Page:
(Bloomberg) -- Shares of Eddie Stobart Logistics Plc were suspended after the U.K. trucking firm ousted its chief executive officer amid an accounting review, dealing a new blow to embattled fund manager Neil Woodford, whose firm controls 22% of the stock.
Stobart, known for its bright green trucks, said CEO Alex Laffey would leave immediately after the review showed earnings estimates were significantly inflated. Financial results due this month won’t be published until September and the board will reassess the group’s dividend policy.
The revelations at Stobart, which said as recently as July that earnings were within the range of its expectations, coincide with turmoil at Woodford Investment Management following a decision three months ago to block investors in its flagship fund from withdrawing their money. Woodford has seen its holdings in several companies hurt by concerns about their finances, including Burford Capital, which funds litigation.
Neil Woodford has raised at least 650 million pounds ($796 million) by selling listed assets held in his frozen flagship fund as he prepares for a potential line of clients yanking their money when it reopens, according to Bloomberg calculations based on public filings and market prices.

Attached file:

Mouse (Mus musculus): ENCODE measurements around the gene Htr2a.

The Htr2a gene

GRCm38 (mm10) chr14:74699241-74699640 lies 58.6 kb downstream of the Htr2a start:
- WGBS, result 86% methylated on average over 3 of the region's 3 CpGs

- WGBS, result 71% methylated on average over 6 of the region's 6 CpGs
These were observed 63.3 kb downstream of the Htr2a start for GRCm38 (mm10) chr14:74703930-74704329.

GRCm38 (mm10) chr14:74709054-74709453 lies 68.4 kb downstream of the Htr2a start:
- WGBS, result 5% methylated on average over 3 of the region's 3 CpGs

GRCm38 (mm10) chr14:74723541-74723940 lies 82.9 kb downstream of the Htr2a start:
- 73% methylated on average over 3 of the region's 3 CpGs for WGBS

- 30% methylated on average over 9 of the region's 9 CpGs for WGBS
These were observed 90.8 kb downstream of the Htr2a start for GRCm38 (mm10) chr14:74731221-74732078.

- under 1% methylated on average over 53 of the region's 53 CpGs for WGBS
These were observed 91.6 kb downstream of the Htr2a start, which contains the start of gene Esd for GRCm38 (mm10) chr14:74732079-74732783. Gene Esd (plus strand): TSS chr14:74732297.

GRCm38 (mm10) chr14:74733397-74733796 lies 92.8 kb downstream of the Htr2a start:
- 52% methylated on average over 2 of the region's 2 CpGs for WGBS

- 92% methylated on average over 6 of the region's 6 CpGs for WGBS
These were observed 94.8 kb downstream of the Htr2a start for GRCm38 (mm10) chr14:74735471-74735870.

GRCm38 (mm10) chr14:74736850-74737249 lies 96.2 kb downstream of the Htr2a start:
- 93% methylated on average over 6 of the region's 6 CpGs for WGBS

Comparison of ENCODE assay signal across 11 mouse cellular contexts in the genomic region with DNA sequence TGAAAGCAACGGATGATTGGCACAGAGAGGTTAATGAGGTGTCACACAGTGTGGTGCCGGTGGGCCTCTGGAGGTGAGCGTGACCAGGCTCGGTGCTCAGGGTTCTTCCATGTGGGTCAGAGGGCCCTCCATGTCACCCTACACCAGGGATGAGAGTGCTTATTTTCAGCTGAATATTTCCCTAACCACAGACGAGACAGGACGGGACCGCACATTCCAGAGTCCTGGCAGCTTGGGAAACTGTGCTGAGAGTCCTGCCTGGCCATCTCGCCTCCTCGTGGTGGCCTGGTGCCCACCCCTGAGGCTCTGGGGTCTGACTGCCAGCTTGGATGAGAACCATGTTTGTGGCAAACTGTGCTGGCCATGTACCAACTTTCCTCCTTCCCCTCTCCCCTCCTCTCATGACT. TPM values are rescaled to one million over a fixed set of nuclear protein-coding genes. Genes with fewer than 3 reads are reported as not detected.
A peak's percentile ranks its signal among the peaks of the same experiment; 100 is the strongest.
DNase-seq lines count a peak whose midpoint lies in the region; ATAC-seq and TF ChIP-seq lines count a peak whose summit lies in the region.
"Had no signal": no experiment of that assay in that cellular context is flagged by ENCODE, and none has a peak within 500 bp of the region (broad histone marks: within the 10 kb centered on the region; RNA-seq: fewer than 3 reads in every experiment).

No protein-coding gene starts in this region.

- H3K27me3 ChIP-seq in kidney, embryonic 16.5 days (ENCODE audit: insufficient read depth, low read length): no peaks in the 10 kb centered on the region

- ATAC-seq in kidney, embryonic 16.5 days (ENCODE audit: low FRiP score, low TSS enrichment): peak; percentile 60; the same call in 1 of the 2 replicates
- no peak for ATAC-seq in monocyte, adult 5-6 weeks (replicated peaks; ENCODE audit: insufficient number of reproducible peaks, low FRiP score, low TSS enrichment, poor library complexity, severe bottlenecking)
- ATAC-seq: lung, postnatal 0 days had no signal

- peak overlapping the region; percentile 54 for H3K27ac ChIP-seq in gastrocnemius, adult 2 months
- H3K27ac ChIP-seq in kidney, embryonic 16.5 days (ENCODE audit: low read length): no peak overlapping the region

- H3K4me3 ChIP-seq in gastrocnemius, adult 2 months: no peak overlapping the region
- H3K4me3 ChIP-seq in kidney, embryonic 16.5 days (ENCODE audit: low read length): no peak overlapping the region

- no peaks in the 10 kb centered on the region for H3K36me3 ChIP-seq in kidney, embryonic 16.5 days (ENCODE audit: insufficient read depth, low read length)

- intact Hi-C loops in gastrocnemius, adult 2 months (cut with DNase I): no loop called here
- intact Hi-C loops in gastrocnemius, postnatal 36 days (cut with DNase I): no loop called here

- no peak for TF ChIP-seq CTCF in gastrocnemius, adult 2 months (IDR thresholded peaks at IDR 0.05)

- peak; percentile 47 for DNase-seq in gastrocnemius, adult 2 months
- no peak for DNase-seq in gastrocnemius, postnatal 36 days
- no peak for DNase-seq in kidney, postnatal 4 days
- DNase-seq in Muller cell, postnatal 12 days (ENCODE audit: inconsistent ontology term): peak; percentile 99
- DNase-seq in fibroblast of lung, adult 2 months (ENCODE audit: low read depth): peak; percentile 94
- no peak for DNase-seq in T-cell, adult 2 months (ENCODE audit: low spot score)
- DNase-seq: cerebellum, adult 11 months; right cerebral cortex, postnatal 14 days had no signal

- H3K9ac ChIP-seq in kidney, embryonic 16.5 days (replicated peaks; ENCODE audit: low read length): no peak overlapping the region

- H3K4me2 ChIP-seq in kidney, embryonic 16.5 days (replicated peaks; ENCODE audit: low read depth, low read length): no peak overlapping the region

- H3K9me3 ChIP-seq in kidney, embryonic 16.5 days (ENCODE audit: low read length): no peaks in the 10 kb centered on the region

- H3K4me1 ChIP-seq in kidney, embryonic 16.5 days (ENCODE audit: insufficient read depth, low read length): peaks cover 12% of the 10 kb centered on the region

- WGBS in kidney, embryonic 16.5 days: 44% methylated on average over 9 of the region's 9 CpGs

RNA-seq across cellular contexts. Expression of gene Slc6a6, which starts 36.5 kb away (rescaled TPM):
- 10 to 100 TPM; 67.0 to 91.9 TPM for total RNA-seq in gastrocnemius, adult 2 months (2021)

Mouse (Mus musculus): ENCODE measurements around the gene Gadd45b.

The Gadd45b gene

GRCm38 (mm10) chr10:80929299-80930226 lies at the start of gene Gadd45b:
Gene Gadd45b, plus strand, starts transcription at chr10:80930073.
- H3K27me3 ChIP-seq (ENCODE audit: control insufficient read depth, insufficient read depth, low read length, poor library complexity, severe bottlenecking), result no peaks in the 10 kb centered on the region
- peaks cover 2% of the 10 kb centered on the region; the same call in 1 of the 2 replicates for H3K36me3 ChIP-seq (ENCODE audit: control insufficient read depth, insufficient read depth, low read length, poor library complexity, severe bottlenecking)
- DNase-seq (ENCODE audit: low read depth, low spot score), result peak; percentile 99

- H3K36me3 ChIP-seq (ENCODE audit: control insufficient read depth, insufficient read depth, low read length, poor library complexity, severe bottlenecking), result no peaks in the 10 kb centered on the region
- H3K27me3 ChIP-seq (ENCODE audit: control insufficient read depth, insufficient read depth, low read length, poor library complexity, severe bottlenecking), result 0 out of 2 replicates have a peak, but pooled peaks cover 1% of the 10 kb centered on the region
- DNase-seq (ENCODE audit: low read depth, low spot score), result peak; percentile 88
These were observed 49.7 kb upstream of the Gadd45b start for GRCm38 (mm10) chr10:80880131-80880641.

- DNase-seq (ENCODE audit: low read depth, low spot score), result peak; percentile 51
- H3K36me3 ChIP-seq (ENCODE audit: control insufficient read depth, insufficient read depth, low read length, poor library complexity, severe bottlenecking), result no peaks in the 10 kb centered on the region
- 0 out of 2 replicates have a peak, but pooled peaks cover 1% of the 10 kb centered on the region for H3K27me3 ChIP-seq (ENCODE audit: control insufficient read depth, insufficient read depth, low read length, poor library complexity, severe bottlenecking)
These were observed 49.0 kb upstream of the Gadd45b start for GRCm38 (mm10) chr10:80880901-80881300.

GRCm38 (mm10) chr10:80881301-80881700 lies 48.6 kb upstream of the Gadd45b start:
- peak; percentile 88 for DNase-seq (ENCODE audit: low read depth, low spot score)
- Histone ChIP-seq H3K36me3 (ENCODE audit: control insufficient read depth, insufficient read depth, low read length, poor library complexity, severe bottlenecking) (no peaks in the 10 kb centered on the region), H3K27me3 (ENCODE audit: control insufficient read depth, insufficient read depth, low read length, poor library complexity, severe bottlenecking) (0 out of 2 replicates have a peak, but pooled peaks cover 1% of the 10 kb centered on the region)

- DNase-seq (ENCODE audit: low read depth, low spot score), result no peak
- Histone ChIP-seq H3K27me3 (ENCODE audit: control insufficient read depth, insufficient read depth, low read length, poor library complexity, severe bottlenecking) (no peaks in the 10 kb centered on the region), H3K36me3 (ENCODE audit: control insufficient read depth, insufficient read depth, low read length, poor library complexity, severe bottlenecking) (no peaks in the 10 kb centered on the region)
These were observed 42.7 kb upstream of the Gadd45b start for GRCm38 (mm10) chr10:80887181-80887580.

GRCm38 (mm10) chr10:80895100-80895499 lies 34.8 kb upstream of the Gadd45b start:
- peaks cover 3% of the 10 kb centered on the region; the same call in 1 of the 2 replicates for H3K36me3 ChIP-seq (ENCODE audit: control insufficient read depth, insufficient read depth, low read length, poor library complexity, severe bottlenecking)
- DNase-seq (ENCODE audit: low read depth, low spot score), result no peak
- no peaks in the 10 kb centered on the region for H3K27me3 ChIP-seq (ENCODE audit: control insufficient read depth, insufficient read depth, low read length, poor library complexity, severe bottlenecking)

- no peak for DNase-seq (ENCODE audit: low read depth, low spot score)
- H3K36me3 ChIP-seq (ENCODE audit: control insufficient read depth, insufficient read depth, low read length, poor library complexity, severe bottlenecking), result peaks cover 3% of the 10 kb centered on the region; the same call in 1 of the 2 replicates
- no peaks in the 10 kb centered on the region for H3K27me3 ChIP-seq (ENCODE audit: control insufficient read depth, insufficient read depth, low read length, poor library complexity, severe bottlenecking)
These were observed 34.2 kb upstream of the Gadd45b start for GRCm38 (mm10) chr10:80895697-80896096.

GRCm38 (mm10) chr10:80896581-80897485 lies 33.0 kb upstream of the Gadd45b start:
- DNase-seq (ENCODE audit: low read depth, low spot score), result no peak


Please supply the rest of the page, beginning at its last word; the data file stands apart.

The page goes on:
Laffey, who led Stobart through an initial public offering in 2017, will be replaced by Sebastien Desreumaux, who joined the Warrington, England-based company last year after 20 years at rival Norbert Dentressangle.
Stobart said the review by auditors has prompted it to apply a more prudent approach to revenue recognition and the recoverability of receivables, pointing to “significantly lower” earnings.
The company said on July 9 that sales jumped by a quarter in the first six months, though adjusted earnings before interest and tax were toward the lower end of expectations. It said then that business would be weighted to the second half, while reiterating full-year guidance.
Stobart requested that its shares be suspended from trading on London’s Alternative Investment Market, while saying the board has “full confidence” in the strength of the underlying business. The stock has lost almost half its value in the past year.
Founded as an agricultural concern in the 1940s, the company transformed into a haulage business and grew to become one of Britain’s best-known transport brands. Drivers were required to wear a tie while legions of “Eddie spotters” collected the female names that adorn its trucks.
Stobart Group Ltd., which runs Southend airport, has an 11% stake in Eddie Stobart Logistics, according to data compiled by Bloomberg.
(Updates with company’s prior earnings guidance in sixth paragraph, history in eighth, Woodford share sales in last.)
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